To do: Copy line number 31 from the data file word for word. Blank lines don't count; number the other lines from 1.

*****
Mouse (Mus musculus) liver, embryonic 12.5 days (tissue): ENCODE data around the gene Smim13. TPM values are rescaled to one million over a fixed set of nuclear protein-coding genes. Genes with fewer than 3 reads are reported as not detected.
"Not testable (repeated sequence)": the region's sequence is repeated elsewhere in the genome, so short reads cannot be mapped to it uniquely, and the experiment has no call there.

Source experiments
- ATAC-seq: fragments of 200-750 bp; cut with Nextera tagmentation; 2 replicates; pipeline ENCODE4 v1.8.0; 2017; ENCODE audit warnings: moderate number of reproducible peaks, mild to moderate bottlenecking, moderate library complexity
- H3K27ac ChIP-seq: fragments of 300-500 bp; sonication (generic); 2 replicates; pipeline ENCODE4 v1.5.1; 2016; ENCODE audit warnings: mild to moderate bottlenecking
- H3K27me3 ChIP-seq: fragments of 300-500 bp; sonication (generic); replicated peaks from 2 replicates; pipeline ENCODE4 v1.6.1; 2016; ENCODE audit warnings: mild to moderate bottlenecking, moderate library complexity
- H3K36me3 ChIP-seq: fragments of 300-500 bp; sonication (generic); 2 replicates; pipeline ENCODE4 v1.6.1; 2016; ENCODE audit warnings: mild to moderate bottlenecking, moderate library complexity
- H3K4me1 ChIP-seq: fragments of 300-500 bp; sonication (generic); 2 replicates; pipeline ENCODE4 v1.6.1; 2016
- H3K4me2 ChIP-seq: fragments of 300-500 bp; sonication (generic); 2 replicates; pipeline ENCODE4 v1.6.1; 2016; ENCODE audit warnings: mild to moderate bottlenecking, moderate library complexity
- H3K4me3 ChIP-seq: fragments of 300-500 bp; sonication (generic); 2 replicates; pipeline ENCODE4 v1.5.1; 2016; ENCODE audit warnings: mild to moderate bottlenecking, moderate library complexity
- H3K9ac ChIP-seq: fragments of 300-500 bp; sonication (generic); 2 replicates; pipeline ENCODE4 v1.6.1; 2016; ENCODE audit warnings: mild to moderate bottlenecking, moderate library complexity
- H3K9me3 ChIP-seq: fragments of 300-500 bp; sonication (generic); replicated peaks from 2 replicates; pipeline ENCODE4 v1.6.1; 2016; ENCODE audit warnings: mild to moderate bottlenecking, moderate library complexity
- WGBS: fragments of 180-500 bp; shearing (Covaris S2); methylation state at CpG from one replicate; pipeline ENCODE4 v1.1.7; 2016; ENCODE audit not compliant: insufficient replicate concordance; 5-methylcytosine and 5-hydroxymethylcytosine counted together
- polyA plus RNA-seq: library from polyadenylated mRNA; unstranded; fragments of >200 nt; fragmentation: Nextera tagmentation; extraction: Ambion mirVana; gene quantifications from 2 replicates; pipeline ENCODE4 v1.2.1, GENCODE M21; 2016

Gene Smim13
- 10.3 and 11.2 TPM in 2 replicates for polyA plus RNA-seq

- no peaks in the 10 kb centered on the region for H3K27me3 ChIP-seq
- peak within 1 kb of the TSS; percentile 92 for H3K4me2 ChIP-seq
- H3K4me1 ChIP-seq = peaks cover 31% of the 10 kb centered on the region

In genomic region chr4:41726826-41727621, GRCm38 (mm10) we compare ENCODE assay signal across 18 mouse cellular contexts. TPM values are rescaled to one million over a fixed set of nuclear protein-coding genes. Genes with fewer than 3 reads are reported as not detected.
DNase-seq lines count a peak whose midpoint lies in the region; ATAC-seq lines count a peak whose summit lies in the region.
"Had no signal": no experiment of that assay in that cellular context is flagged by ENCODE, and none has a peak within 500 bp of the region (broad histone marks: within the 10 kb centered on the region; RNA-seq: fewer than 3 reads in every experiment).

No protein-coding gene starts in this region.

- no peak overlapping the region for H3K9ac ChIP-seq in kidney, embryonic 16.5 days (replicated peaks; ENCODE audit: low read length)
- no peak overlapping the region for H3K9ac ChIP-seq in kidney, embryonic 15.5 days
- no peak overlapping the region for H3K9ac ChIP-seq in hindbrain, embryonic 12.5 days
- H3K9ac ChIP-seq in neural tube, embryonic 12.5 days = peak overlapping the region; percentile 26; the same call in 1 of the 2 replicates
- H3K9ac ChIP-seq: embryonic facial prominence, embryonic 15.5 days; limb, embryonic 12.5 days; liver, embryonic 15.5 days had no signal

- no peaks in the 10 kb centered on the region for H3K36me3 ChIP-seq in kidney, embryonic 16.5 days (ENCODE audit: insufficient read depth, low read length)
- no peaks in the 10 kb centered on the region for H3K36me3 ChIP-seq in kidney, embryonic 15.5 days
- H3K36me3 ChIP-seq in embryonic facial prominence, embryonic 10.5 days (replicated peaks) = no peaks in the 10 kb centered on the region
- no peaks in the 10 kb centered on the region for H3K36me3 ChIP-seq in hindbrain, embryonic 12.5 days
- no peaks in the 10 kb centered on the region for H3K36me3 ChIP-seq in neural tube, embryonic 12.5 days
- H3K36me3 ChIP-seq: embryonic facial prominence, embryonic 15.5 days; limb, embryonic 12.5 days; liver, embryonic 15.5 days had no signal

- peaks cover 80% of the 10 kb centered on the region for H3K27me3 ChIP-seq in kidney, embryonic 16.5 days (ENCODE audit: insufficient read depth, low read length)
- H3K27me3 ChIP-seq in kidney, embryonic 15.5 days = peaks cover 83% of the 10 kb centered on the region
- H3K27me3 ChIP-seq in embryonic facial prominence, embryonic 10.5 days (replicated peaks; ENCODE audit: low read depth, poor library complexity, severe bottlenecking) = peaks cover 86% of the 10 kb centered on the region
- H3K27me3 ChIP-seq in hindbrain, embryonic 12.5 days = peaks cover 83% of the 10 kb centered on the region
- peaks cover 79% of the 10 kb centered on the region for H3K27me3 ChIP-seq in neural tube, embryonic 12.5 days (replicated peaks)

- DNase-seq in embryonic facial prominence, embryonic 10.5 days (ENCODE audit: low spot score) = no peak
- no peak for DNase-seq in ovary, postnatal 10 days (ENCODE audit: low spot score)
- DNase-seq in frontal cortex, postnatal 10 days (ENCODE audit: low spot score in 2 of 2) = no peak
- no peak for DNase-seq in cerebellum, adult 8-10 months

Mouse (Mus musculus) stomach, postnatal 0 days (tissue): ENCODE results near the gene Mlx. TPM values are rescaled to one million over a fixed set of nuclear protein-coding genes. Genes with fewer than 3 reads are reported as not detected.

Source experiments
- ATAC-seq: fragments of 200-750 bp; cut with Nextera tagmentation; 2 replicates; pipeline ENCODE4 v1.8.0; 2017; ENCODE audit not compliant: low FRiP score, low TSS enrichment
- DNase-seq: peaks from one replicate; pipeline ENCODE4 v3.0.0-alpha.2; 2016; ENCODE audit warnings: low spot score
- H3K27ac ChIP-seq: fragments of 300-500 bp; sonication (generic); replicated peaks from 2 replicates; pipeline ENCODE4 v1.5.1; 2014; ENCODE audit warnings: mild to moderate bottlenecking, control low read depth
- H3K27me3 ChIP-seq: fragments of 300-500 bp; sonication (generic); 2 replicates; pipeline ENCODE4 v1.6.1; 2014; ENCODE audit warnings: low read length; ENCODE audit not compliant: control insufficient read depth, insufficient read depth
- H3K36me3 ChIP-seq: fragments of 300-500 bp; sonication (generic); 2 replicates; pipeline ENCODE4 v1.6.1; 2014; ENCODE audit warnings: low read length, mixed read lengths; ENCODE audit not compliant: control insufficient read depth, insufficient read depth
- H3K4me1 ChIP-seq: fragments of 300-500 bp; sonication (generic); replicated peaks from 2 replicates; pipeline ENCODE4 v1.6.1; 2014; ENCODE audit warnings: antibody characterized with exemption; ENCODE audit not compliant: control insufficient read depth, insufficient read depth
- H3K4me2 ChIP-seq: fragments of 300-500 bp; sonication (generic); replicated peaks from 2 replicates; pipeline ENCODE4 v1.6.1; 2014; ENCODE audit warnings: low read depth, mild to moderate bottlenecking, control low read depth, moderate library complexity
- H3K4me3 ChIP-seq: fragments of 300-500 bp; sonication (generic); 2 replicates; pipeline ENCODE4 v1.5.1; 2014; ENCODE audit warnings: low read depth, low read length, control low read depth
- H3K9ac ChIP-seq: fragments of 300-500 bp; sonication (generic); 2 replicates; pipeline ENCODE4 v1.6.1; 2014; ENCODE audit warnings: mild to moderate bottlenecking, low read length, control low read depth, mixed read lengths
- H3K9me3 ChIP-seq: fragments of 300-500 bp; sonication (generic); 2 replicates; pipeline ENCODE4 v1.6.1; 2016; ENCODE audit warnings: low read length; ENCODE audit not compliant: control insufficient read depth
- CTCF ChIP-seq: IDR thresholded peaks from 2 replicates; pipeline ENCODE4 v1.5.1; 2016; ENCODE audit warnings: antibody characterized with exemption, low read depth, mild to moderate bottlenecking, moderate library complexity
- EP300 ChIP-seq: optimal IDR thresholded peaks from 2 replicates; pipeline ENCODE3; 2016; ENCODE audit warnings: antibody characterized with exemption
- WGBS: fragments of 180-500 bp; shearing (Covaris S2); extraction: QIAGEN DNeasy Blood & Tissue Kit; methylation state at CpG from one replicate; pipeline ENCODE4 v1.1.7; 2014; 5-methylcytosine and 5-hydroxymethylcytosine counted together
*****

- H3K36me3 ChIP-seq in embryonic facial prominence, embryonic 10.5 days (replicated peaks) = no peaks in the 10 kb centered on the region